Also by these two petitions, we ask that we live truly as the “salt of the earth” and “light of the world” as our Lord says, “So let your light shine before men, that they may see your good works, and glorify your Father who is in heaven” (Mt. 5:16). We ask that by truly living a life “worthy of the vocation in which [we] are called,” (Eph. 4:1), the “Kingdom of Christ and God” (Eph. 5:5) be extended.

“Thy Will be done on earth as it is in Heaven”: what do we mean by “in heaven”, that comes again here? God is everywhere: “do not I fill heaven and earth, saith the Lord?” (Jer. 23:24). If He is everywhere, why does our Lord teach us to say “Who art in Heaven”? “God is a spirit; and they that adore him, must adore him in spirit and in truth” (Jn. 4:24).


 We must not understand the word “heaven” in a material way, as if God was located somewhere in the stars, and not on earth! We must understand the word “heaven” in a spiritual way, as expressing the transcendence of God, that is, the supreme excellence of the most Holy Trinity above all created things! Our Father is “in Heaven”, that means, He is infinitely more perfect than all created things – and therefore should be acknowledged as such and has a strict right to reign in our hearts and will and over all our actions.


The “Kingdom of Heaven” does not mean that our bodies will go on another planet or in another star… as some dream, but rather it expresses the somehow infinite superiority of the joys of the beatific vision above all earthly joys: after tasting a foretaste of these “heavenly” joys in prayer and contemplation, the soul loses all taste for earthly things.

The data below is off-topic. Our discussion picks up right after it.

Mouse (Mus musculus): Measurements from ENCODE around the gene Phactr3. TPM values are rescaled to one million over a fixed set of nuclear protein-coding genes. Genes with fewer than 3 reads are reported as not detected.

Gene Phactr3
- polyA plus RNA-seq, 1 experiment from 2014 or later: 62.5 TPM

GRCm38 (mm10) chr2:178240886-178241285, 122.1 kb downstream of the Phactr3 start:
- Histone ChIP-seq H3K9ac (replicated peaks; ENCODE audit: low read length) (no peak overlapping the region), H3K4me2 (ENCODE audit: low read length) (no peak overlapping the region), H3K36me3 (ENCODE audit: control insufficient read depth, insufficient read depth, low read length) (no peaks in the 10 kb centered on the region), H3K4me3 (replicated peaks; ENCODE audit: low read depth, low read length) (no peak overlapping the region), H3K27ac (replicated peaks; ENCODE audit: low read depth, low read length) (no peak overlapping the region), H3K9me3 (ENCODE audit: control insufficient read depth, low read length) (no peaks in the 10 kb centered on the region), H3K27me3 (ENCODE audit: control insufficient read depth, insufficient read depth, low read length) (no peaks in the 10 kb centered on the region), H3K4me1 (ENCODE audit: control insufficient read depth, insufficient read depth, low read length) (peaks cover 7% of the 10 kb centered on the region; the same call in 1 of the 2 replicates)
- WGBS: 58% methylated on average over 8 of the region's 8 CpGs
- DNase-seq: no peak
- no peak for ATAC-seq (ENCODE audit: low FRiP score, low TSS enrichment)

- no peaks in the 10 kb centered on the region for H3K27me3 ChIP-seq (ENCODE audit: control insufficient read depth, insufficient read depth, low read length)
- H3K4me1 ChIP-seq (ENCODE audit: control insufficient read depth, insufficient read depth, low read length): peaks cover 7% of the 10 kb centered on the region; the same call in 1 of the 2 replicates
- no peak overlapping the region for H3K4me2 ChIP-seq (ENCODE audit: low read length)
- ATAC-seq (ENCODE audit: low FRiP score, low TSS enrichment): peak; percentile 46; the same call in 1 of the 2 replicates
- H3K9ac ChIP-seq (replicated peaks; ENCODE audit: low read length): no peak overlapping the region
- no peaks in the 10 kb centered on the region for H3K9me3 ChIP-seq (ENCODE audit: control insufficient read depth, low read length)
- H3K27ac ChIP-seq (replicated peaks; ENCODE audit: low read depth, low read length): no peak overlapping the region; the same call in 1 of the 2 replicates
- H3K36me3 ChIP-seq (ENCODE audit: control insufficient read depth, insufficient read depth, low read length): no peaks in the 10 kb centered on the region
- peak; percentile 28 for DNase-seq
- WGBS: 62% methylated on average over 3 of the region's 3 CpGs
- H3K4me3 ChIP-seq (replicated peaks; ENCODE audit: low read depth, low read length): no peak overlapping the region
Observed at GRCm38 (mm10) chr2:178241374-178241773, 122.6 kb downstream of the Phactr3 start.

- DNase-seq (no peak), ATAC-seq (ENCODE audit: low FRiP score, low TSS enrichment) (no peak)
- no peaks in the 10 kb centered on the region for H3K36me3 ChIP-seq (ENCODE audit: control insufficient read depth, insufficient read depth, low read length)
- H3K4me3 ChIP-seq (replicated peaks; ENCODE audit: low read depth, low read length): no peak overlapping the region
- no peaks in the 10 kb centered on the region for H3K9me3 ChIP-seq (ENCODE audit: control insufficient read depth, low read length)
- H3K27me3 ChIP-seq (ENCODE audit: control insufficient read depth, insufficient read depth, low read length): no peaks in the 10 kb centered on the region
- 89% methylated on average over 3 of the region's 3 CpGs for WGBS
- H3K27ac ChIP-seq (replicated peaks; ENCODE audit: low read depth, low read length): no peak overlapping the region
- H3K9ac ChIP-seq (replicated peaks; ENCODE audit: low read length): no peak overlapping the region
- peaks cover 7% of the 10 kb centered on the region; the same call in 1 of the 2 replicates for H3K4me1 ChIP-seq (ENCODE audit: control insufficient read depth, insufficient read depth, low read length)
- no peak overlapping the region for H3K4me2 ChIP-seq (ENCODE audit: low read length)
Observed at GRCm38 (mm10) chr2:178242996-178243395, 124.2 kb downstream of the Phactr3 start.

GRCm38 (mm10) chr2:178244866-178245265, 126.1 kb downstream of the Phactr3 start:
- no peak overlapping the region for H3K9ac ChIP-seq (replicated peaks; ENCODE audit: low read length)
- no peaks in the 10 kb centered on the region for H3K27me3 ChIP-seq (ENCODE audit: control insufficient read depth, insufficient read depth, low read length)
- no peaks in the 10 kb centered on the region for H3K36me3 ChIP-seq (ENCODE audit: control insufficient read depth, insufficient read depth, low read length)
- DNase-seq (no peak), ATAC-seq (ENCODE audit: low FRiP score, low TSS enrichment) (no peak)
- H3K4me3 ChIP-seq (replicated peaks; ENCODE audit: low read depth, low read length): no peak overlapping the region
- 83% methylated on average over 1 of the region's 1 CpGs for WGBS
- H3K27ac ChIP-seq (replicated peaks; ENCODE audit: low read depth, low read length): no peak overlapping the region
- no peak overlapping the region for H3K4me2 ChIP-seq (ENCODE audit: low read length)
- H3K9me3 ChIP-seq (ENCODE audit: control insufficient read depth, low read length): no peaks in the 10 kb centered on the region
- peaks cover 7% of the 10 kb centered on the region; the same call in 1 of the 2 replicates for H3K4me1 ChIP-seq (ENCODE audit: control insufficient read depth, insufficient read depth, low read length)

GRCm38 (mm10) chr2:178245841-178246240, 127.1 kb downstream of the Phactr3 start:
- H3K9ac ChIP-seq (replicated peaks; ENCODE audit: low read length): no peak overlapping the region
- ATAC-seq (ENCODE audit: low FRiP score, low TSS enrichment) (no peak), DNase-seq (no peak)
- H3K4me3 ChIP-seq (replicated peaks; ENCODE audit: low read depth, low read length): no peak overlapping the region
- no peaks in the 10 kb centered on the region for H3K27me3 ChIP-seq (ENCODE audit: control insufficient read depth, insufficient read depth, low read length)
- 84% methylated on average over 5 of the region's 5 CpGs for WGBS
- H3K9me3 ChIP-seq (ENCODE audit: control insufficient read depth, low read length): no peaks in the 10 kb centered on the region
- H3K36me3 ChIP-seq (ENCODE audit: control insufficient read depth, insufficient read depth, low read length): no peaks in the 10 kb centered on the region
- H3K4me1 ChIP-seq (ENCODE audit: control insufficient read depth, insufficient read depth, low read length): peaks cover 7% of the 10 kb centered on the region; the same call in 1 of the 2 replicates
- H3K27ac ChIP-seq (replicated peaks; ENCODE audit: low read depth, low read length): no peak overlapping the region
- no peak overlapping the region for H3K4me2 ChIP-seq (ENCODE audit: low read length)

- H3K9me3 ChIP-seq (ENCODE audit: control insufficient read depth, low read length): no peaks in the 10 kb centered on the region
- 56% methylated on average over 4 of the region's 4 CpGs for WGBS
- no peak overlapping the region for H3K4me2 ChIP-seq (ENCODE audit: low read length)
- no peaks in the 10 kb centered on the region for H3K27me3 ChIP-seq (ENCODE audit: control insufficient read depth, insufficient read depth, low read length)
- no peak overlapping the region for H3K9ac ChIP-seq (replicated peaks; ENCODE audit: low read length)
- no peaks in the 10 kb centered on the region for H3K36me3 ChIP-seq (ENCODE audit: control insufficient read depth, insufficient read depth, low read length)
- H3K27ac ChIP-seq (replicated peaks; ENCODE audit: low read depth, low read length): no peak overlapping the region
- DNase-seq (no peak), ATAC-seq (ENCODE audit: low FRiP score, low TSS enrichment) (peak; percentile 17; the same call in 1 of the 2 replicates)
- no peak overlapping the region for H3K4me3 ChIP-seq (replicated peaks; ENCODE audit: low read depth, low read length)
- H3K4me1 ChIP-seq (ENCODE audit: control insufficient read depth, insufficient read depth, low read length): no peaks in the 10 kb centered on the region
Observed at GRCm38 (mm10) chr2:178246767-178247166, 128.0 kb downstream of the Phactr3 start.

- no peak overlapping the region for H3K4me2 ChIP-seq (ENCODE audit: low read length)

St Thérèse of the Child Jesus, already as a child, having tasted such consolation, had prayed that God would take away from her any such taste for earthly things. And St Theresa of Avila teaches that, though God does give to many souls after a true conversion some similar consolation, they make little progress in the spiritual life because they turn again their hearts to earthly things. This is the cause of so much spiritual stagnation when not worse, i.e. shipwreck: the love of earthly things!


Yet St John strongly warns us: “Love not the world, nor the things which are in the world. If any man love the world, the charity of the Father is not in him” (1 Jn. 2:15). Frightful thing: the Charity of the Father is not in him! Such a one is spiritually dead, which is much worse than physical death. So my brethren, I beg you, “Love not the world, nor the things which are in the world!”
 
When we ask, “Thy Will be done on earth as it is in Heaven”, it is something very important – and engaging – that we ask. We do not simply ask that God’s will be done, as if we had nothing to do, but we rather ask that His Will be done IN us and BY us: and that is much more “engaging”: we are involved, and in a big way.